You play the 2. Partner leads the 8, and dummy discards a club. Which spade do you play?

North
Q108
AK2
10863
East
J93
5
Q95
QJ7
W
N
E
S
2
X
3
X
3
3NT
P
P
P

You have 3 spades left, and partner knows this. You can play any of them. Probably best is to confirm holding the queen of diamonds by playing your middle spade, which should correspond to the middle suit.

You play the 9. Declarer wins the queen, and leads the jack of hearts, partner ducking. Declarer plays a third heart, and partner wins the ace. What do you discard?

North
Q10
AK2
1086
East
J3
Q95
QJ7
W
N
E
S
2
X
3
X
3
3NT
P
P
P

Your side has scored 3 tricks already. If you get in with a minor suit, you will only need to cash one spade trick to defeat the contract. Therefore, you don't need to hold both of your spades.

You discard the 3. Partner leads the jack of diamonds to dummy's ace. Now declarer leads a small club off dummy. What do you play?

North
Q
K2
1086
East
J
Q9
QJ7
W
N
E
S
2
X
3
X
3
3NT
P
P
P

This is tricky. There is a real danger that declarer holds 4 clubs. He certainly has the ace-king, so he needs to get a third club trick without letting you in.

If declarer has the 9, you need to split and hope for the best. If you play small, declarer will insert the 9, since this will make the contract even if it loses.

If partner has the 9, you can always defeat the contract by playing the 7. Declarer can't afford to duck, since your 7 will win. If declarer wins the trick, you will win the third round of clubs to defeat the contract. If you split, declarer can make the hand by crossing to dummy and smashing through the 10 of clubs.

The indications are that declarer has the 9. If he didn't, he probably wouldn't have been willing to discard a club from dummy on the third round of spades. Also, he probably would have led the 8 off dummy, which would succeed if your partner has the 9 along with one of the club honors. Thus, splitting looks best.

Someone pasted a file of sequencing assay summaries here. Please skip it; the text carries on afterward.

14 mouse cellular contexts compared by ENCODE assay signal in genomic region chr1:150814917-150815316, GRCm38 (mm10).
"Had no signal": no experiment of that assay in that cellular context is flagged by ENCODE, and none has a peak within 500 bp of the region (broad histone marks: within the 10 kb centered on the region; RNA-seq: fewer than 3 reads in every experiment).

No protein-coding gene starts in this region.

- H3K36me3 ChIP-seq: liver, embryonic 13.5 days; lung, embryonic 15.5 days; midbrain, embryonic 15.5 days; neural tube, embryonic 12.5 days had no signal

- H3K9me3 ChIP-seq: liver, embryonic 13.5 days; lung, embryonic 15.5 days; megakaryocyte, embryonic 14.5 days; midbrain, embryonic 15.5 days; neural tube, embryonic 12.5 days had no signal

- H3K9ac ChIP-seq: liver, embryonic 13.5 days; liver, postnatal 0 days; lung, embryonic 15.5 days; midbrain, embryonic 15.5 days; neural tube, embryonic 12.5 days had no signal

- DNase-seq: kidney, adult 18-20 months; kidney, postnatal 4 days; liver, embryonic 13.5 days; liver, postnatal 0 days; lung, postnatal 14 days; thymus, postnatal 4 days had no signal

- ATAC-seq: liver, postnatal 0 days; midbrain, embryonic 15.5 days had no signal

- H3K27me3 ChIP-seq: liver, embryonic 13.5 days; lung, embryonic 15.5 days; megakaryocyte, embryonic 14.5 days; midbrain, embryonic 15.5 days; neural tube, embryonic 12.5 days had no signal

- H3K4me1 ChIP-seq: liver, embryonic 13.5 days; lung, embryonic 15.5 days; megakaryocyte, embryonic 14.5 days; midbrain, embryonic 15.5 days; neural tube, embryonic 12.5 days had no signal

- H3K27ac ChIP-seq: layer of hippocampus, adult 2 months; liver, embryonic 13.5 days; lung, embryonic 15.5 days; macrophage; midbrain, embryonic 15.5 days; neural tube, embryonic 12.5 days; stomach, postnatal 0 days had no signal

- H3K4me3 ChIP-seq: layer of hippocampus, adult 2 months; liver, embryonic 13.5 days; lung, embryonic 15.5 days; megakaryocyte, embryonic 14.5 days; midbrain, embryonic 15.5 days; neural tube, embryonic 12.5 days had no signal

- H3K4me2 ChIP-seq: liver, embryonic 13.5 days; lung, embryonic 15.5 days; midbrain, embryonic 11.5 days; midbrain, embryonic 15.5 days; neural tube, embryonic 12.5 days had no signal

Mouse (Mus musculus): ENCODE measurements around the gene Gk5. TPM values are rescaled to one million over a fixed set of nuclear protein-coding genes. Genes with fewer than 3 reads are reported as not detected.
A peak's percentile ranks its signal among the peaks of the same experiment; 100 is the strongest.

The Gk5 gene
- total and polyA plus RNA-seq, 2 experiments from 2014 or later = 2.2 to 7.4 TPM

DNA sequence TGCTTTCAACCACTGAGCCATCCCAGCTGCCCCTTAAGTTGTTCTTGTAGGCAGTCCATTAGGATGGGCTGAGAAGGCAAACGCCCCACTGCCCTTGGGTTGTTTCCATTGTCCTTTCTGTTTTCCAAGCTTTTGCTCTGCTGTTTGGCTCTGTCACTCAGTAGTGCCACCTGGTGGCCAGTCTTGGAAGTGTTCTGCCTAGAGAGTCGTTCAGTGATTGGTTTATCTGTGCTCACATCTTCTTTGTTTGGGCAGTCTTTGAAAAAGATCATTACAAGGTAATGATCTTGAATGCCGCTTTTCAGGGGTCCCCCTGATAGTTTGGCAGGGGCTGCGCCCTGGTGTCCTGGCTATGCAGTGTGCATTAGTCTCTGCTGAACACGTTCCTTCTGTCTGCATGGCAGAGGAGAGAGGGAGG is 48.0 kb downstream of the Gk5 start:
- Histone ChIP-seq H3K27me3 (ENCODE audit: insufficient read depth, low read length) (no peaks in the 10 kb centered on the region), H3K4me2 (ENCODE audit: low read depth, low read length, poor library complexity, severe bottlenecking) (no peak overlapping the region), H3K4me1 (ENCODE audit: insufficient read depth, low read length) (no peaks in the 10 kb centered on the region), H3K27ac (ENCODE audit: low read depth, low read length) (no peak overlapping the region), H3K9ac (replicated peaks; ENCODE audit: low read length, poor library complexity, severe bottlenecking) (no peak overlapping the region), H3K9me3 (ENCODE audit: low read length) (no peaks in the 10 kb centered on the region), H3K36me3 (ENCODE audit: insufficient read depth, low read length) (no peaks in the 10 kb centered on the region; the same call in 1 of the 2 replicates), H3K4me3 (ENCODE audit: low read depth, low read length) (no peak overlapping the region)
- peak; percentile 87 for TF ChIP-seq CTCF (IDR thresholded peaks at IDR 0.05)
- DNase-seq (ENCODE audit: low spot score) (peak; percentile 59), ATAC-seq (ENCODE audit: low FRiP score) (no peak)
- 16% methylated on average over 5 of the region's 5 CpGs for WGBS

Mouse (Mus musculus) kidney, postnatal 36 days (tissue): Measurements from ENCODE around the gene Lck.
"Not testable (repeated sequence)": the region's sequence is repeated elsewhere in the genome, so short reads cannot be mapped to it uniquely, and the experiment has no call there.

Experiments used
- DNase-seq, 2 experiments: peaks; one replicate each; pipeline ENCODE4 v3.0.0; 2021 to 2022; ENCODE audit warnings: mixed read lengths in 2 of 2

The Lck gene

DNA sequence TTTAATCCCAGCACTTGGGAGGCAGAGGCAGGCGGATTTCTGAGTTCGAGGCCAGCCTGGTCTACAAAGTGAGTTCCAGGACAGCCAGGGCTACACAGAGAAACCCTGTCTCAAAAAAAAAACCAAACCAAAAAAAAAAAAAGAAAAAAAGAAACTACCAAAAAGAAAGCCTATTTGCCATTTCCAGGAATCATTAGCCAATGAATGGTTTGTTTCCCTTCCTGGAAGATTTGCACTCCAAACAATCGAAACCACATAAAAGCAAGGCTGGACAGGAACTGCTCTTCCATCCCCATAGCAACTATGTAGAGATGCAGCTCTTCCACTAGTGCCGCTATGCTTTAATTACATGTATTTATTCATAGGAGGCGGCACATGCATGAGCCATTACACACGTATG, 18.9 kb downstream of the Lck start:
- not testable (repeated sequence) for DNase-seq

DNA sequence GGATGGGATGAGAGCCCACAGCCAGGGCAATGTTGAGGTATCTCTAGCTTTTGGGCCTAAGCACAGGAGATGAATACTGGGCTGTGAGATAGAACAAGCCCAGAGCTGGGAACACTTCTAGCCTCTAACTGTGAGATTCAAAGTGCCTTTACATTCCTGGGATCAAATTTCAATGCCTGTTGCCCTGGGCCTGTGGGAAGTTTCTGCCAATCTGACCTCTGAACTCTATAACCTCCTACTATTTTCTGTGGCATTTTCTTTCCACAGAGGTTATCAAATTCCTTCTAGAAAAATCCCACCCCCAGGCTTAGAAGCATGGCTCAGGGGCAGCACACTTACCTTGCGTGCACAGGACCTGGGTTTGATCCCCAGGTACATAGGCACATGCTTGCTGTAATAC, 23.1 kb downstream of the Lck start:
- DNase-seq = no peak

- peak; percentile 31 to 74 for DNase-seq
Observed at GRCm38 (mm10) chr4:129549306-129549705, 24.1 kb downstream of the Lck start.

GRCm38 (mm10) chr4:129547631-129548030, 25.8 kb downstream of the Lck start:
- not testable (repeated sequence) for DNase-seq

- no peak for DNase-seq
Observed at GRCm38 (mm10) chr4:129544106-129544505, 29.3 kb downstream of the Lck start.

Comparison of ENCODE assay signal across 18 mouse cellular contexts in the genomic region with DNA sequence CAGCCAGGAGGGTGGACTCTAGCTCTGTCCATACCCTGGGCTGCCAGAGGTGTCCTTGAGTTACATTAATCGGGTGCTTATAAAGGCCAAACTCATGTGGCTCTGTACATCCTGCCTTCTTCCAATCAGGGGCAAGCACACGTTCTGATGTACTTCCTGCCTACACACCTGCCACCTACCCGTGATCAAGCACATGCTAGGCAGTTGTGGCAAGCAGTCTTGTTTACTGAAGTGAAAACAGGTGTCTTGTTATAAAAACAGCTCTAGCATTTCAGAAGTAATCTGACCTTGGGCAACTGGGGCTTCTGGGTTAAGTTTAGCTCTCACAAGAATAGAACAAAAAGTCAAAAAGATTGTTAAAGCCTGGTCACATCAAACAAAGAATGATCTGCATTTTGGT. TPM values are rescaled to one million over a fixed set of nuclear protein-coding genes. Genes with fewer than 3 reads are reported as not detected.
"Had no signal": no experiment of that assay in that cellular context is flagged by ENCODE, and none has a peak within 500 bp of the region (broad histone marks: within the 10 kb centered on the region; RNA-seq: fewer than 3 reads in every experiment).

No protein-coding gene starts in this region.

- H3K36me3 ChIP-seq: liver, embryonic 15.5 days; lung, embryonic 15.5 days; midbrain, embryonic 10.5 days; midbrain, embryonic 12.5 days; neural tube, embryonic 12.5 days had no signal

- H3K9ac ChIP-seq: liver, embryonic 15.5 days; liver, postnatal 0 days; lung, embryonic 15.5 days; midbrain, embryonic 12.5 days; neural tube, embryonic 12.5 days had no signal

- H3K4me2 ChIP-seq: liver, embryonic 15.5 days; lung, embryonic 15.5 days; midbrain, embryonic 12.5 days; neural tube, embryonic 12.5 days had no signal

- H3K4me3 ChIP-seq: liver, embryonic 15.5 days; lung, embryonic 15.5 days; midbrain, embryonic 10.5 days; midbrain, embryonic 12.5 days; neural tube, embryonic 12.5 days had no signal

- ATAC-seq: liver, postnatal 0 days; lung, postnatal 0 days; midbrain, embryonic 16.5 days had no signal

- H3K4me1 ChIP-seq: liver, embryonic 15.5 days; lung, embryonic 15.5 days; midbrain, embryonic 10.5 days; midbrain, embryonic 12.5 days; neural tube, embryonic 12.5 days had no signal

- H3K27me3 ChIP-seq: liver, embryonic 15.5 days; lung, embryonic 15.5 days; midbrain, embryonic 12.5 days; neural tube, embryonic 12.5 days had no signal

You split with the jack of clubs. Declarer wins the ace, and leads a small club to dummy's 10. You win the queen, and cash your spade for down 1. The full hand is:

West
1087
AK64
J1086
54
North
42
Q1087
AK2
10863
East
KJ953
52
Q95
QJ7
South
AQ6
J93
743
AK92
W
N
E
S
2
X
3
X
3
3NT
P
P
P
D
3NT South
NS: 0 EW: 0
7
2
K
6
2
0
1
5
A
10
4
3
1
1
3
K
7
2
0
1
2
8
3
9
Q
3
2
2
J
4
8
5
3
3
2
9
A
10
3
0
3
3
J
A
5
3
1
4
3
6
J
A
4
3
5
3
2
5
10
Q
2
5
4
J
10

How was declarer's line of play?

West
1087
AK64
J1086
54
North
42
Q1087
AK2
10863
East
KJ953
52
Q95
QJ7
South
AQ6
J93
743
AK92
W
N
E
S
2
X
3
X
3
3NT
P
P
P
D
3NT South
NS: 0 EW: 0
7
2
K
6
2
0
1
5
A
10
4
3
1
1
3
K
7
2
0
1
2
8
3
9
Q
3
2
2
J
4
8
5
3
3
2
9
A
10
3
0
3
3
J
A
5
3
1
4
3
6
J
A
4
3
5
3
2
5
10
Q
2
5
4
J
10

The double hold-up in the spade suit is a standard ploy to guard against split heart honors when the spades are 6-2. This will cut the enemy communications and prevent establishment and cashing of the spade suit. Here, however, declarer failed to listen to the bidding. It is inconceivable that West would have committed to the 3-level in a potential 5-2 spade fit. He must have 3 spades. Consequently, the double hold-up cannot gain, and it could cost if East finds a diamond shift. On this hand East would have to be playing with mirrors to find that shift, but on other layouts the diamond shift may be attractive.

Declarer's discard of a club from dummy on the third round of spades was ill-advised. He made the play in order to pretend to have interest in the diamond suit, but it left him compromised later on.

There was no reason for declarer not to cash the last heart before leading a club. Maybe East would have felt some pressure.